A titular see of Macedonia, at the foot of Mount Bermios

Catholic Encyclopedia. . 2006.

     Catholic_Encyclopedia Beroea
    (Later, Berrhoea, Beroie, and Beroe).
    A titular see of Macedonia, at the foot of Mount Bermios, now Doxa; it still preserves its ancient name, pronounced Veria by the Greeks (Turkish Kara-Feria, Slav Ber). The Romans captured it after the battle of Pydna (168 b.c.) and from 49 to 48 Pompey took up his winter quarters there (Plutarch, Pomp. 64). In its Jewish synagogue St. Paul preached successfully (Acts, xvii, 10, 13); on withdrawing he left at Beroea his disciples Silas and Timothy. Onesiums, formerly Philemon's slave, was its first bishop according to the Apostolic Constitutions (VII, 46). At the time of the last partition of the empire, it was allotted to Macedonia Prima (Hierocles, Synecdemos, 638), and its see made suffragan to Thessalonica. Amongst its bishops, Gerontius was present at Sardica in 344, Luke at the Latrocinium of Ephesus in 449, Timothy at the Council of Constantinople under the Patriarch Menas in 536, Joseph at the Eighth Oecumenical Council in 869. Under Andronicus II (1283-1328) Beroea was made a metropolis. The actual Greek metropolitans add the title of Naoussa, a neighbouring city. It has now about 10,000 inhabitants.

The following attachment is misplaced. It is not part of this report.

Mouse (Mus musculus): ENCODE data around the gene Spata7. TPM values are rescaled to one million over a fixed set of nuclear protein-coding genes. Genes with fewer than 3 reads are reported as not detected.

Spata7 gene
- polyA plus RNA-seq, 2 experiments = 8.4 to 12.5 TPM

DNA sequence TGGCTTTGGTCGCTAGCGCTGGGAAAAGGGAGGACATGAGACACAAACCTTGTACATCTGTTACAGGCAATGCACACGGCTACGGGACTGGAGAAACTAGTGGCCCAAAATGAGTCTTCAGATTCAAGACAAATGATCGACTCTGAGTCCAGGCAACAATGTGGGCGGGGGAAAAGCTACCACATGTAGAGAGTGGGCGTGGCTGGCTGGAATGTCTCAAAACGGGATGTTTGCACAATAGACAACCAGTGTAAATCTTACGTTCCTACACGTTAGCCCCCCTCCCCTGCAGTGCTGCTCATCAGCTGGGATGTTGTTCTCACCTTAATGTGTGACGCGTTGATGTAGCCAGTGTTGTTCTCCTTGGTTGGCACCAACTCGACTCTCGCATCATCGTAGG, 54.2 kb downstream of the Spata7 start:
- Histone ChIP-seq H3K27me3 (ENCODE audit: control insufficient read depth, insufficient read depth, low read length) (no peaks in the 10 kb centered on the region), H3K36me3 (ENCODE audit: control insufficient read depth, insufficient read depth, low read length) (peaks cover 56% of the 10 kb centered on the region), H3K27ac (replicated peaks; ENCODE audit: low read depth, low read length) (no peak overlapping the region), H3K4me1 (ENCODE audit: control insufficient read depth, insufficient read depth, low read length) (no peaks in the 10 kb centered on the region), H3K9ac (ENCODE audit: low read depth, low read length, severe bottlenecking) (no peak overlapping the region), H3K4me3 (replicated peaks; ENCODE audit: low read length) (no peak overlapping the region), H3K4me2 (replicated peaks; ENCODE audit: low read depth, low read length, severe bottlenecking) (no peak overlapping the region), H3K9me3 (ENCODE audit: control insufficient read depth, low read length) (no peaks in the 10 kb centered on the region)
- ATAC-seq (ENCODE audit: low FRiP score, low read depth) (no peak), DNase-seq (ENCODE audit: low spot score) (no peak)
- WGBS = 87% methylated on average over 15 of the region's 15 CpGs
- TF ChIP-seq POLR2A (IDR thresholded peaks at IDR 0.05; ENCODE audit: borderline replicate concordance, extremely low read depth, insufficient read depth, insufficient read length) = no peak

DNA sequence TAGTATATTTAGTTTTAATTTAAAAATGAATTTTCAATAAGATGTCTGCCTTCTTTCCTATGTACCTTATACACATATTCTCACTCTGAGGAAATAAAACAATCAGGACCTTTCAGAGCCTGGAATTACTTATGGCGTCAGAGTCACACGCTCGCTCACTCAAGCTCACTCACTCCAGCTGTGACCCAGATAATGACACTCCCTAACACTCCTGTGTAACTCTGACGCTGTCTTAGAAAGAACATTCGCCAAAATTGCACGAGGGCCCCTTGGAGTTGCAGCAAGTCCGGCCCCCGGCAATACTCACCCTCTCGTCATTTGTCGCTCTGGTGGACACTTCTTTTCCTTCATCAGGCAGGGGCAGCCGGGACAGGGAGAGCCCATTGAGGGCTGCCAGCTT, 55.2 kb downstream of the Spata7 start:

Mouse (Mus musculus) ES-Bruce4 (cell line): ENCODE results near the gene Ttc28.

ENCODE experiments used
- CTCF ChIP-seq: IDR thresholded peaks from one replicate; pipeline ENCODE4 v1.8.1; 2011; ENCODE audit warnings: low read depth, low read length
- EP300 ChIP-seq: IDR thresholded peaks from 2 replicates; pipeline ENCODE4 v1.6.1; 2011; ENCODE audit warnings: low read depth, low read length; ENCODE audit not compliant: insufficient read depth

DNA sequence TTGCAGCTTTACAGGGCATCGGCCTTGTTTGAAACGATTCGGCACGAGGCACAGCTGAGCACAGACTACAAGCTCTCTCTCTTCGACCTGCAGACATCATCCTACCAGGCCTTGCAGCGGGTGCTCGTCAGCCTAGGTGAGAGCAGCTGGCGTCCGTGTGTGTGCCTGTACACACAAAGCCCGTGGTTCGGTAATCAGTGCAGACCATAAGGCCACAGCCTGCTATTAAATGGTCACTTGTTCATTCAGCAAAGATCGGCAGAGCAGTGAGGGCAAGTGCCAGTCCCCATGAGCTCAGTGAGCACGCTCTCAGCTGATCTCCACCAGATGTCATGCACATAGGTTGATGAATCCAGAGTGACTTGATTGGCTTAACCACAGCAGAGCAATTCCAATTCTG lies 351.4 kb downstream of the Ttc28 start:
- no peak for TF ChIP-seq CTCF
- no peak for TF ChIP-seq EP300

Besides this Beroea, there was in Thracia a Beroe, or Augusta Trajana (Hierocles, 635), whither Pope Liberius (355-358) was exiled (Sozomen, IV, 11). It is called Berrhoea, or Beroe, in episcopal lists (Georgius Cyprius, 53; Parthey, Notit. episc., VI, 57; VII, 53; VIII, 57). Its Turkish name was Eski-Zagra, for which the present Bulgarian substitute is Stara-Zagora. For its episcopal list see Lequien, I, 1165-68; Gams, 427. Beroea is also an ancient name of Aleppo.
    Lequien, Or. Christ., II, 71-74; Gams, Series episcop., 429; Leake, Northern Greece, III, 290 sqq.; Cousinery, Voyage en Macedoine, I, 57 sqq.
    L. PETIT
    Transcribed by Susan Birkenseer

The Catholic Encyclopedia, Volume VIII. — New York: Robert Appleton Company. . 1910.

Catholic encyclopedia.

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